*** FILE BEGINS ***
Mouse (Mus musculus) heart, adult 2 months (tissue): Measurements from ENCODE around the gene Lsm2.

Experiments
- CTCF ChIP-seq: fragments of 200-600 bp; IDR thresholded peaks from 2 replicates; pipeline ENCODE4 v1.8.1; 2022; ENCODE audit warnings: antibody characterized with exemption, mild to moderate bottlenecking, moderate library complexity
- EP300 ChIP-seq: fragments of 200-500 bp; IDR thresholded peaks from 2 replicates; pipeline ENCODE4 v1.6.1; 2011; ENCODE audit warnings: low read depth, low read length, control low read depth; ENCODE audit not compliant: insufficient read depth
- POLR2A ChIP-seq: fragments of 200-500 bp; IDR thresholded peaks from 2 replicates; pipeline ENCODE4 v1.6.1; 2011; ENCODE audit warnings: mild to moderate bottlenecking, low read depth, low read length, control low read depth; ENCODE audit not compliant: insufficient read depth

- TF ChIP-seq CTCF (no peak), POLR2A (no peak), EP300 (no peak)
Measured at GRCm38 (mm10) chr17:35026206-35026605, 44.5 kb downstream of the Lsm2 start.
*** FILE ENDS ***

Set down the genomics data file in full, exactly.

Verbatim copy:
Mouse (Mus musculus) heart, adult 2 months (tissue): Measurements from ENCODE around the gene Lsm2.

Experiments
- CTCF ChIP-seq: fragments of 200-600 bp; IDR thresholded peaks from 2 replicates; pipeline ENCODE4 v1.8.1; 2022; ENCODE audit warnings: antibody characterized with exemption, mild to moderate bottlenecking, moderate library complexity
- EP300 ChIP-seq: fragments of 200-500 bp; IDR thresholded peaks from 2 replicates; pipeline ENCODE4 v1.6.1; 2011; ENCODE audit warnings: low read depth, low read length, control low read depth; ENCODE audit not compliant: insufficient read depth
- POLR2A ChIP-seq: fragments of 200-500 bp; IDR thresholded peaks from 2 replicates; pipeline ENCODE4 v1.6.1; 2011; ENCODE audit warnings: mild to moderate bottlenecking, low read depth, low read length, control low read depth; ENCODE audit not compliant: insufficient read depth

- TF ChIP-seq CTCF (no peak), POLR2A (no peak), EP300 (no peak)
Measured at GRCm38 (mm10) chr17:35026206-35026605, 44.5 kb downstream of the Lsm2 start.